September 2011 Ezine - "Ganesh Chaturthi" celebrating Lord Ganesha's Birthday...



 

Ganesha's birthday which is called Ganesha Chaturthi is one of the important festivals for Hindus and is celebrated with much fanfare in India.
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Namaskar,

Ganesha is one of the deities best-known and most widely worshiped in the Indian subcontinent and world over. In south India, almost very corner of the street would have a tiny temple dedicated to Ganesha. So going about the daily business, we are bound to meet him at every walk on the street. Which I find is very reassuring..

The elephant-deity has an elephantine countenance with a curved trunk and big ears, and a huge pot-bellied body of a human being. Always portrayed with a mouse  his official carrier/ vehical (called Vahanam in Sanskrit ), his body and form has not only mesmerized devotees but also has been an inspiration for artists .

He is the Lord of success and destroyer of evils and obstacles. He is also worshiped as the god of education, knowledge, wisdom and wealth. He is honored at the beginning of all rituals and Hindu ceremonies. Ganesha's head symbolizes the Atman or the soul, which is the ultimate supreme reality of human existence, and his human body signifies Maya or the earthly existence of human beings. Ganesha's belly represents the brahmanda, the entire universe and its illusory quality to encompass everything good or bad.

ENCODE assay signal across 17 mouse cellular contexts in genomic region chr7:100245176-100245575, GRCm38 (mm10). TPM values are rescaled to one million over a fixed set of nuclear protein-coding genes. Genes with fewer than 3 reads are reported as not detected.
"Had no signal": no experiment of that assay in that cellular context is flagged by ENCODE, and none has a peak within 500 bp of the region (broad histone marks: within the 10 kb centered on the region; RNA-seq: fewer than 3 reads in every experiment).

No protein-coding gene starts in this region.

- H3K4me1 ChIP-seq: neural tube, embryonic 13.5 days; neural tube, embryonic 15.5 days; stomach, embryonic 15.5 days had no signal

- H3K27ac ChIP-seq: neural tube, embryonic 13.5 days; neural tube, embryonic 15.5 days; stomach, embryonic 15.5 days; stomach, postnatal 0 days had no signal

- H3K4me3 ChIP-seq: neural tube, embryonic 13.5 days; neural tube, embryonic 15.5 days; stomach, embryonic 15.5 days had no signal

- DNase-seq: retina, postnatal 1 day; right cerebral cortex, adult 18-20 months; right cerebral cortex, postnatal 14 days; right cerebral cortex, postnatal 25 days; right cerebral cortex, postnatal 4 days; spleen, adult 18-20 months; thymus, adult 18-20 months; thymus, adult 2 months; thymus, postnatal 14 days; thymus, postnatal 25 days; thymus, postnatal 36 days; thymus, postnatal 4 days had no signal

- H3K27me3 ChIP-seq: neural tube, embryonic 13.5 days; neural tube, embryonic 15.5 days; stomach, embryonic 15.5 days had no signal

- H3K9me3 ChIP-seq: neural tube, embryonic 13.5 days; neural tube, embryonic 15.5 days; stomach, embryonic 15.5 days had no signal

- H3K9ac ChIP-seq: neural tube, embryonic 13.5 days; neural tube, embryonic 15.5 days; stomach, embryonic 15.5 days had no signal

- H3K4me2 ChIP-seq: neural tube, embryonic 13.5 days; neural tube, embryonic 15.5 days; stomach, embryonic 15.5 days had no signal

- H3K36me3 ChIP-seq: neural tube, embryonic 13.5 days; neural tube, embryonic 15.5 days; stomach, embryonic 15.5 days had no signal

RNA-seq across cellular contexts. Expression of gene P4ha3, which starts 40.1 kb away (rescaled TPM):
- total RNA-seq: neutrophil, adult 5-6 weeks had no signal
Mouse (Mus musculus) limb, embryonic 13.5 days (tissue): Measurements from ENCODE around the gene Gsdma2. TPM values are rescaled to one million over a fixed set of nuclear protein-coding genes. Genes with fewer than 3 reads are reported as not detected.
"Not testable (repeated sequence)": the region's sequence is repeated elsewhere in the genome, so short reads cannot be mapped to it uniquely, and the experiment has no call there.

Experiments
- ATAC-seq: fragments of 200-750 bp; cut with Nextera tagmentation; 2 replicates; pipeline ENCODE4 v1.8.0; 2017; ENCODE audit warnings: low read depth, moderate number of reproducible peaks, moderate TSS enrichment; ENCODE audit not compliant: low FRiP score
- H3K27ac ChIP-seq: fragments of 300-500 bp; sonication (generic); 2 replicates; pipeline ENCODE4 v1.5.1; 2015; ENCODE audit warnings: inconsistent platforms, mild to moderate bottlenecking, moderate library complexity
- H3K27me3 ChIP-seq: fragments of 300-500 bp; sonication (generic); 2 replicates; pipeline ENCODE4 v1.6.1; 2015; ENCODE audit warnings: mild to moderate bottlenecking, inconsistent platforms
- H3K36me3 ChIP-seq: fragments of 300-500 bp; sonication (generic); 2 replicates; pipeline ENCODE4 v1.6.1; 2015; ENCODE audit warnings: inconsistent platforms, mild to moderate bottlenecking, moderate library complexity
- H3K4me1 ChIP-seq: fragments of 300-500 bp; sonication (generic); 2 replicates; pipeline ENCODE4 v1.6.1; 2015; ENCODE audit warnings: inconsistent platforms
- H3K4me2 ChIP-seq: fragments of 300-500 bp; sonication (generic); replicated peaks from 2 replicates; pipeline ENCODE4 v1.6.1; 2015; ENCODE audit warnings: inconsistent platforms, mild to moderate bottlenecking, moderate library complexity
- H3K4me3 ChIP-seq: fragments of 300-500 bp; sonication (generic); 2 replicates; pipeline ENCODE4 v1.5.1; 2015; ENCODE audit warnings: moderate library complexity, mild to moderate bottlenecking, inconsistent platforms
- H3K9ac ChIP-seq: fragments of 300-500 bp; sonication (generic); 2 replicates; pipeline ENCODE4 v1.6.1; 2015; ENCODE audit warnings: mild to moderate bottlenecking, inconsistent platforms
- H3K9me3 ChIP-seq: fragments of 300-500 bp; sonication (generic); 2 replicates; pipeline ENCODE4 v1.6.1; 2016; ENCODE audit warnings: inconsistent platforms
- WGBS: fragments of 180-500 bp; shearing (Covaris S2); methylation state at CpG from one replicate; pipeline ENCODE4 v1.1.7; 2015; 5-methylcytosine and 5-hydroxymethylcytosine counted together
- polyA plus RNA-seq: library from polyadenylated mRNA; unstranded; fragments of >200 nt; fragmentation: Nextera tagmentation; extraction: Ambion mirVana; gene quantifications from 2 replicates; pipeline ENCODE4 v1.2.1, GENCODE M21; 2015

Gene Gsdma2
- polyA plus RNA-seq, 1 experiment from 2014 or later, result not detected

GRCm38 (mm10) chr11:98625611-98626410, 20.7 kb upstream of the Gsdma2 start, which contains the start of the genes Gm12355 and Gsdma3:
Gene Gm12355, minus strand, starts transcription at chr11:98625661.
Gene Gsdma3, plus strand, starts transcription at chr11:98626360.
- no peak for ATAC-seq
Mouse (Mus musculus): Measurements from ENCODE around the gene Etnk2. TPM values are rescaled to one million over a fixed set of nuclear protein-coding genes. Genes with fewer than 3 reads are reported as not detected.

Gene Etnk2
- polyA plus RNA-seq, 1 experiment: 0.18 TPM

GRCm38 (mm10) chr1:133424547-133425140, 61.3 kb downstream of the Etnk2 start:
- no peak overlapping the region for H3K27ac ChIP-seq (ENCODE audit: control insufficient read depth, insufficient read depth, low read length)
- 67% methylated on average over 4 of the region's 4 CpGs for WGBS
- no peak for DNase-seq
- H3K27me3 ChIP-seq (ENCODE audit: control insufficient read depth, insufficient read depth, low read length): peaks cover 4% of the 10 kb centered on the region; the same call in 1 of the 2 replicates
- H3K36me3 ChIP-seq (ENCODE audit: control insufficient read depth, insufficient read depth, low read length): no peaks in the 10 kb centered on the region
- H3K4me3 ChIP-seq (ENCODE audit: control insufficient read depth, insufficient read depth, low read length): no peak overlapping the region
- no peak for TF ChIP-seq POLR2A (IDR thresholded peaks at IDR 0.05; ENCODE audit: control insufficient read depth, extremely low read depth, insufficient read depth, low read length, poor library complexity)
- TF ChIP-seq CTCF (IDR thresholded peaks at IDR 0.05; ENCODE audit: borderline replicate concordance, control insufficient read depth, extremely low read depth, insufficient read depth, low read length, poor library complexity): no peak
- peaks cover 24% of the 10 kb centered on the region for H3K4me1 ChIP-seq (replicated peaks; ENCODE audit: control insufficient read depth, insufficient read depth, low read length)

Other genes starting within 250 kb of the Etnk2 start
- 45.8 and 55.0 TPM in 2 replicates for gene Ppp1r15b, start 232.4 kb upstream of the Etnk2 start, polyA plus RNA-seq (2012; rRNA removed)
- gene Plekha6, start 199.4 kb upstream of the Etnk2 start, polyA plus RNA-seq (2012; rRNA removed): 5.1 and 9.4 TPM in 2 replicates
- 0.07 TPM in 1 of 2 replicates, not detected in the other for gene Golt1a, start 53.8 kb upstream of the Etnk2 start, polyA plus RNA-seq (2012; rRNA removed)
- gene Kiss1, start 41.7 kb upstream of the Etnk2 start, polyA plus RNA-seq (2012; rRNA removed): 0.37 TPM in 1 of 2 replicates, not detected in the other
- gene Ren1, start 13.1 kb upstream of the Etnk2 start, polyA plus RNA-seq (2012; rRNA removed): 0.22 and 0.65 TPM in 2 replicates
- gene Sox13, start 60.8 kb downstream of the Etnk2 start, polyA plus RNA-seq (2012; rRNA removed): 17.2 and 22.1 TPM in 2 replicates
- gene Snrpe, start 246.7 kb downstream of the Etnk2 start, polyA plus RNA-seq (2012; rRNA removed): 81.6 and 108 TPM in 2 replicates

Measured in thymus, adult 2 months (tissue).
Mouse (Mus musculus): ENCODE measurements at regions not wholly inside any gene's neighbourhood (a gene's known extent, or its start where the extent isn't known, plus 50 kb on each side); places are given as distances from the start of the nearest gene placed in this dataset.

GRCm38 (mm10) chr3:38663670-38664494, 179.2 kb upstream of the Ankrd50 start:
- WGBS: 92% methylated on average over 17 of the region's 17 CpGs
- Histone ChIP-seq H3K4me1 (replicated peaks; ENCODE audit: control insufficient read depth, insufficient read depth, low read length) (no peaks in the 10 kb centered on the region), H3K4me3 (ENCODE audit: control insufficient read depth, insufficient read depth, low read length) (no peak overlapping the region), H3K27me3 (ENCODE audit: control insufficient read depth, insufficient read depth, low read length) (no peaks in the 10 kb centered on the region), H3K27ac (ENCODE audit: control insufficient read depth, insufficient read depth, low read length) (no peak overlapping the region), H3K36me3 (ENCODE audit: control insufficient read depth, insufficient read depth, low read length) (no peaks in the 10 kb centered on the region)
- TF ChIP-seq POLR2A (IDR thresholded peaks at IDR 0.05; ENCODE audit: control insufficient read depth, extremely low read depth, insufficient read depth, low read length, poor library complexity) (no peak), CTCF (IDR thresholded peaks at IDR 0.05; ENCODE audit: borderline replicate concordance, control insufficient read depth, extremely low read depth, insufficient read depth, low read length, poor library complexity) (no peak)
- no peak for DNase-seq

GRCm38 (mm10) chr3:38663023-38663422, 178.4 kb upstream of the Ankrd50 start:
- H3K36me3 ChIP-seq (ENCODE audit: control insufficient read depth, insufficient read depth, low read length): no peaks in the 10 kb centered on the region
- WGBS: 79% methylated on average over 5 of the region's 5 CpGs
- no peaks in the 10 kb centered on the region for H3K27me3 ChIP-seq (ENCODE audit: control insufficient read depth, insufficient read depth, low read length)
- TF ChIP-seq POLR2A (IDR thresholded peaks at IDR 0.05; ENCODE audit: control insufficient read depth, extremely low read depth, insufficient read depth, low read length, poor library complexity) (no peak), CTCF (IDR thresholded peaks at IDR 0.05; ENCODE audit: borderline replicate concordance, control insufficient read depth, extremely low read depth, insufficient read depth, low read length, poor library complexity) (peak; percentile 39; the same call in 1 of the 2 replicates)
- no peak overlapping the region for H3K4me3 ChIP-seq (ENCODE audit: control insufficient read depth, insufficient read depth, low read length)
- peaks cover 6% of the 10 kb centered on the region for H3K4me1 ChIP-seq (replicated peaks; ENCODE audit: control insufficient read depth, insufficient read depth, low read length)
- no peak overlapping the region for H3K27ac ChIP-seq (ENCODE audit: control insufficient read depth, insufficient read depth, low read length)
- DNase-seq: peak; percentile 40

"The Content" © sandhyamanne 2011

  
Ganesha's birthday which is called Ganesha Chaturthi is one of the important festivals for Hindus and is celebrated with much fanfare in India. The festival is observed in the Hindu calendar month of Bhaadrapada, starting on the shukla chaturthi (fourth day of the waxing moon period). The date usually falls between 20 August and 15 September, This year it was on September 1st. The festival lasts for 10 days, ending on Anant Chaturdasi (fourteenth day of the waxing moon period).

The festival always reminds me of my childhood, I would assist my mother and father in its preparation. My mother would prepare a variety of delicacies on the day of the festival. The most important is the Modhakam, Ganesha's favorite among food. The recipe for modhakam differs from region to region. My Mother (and I now) make them with rice flour, jaggery and coconut. The day would start with Kolam (floor art) in the fort-yard, head baths and wearing the traditional clothes.

Then I would accompany my father on his scooter to the local market for fresh flowers , coconut, fruits, betal leaves all of which would be offered to the lord at the time of worship. But the most important is the wet clay Ganesha, that are freshly made with red clay right at the market in various sizes. The potter would make and sell them until the clay lasts. We would shop everything else required for the day and then buy the fresh mud Ganesha at the end since I had to hold it sitting on the scooter back home. I would hold a steel plate and then father would pour a handful of rice grains (considered a symbol of prosperity, sustenance and abundance....but I think it held the fresh wet idol to the plate better) and then place the Ganesha on it. Now the important task was for both of us to get on that scooter along with the Ganesha idol, since it is fresh and wet, we had to be careful not to smash him. .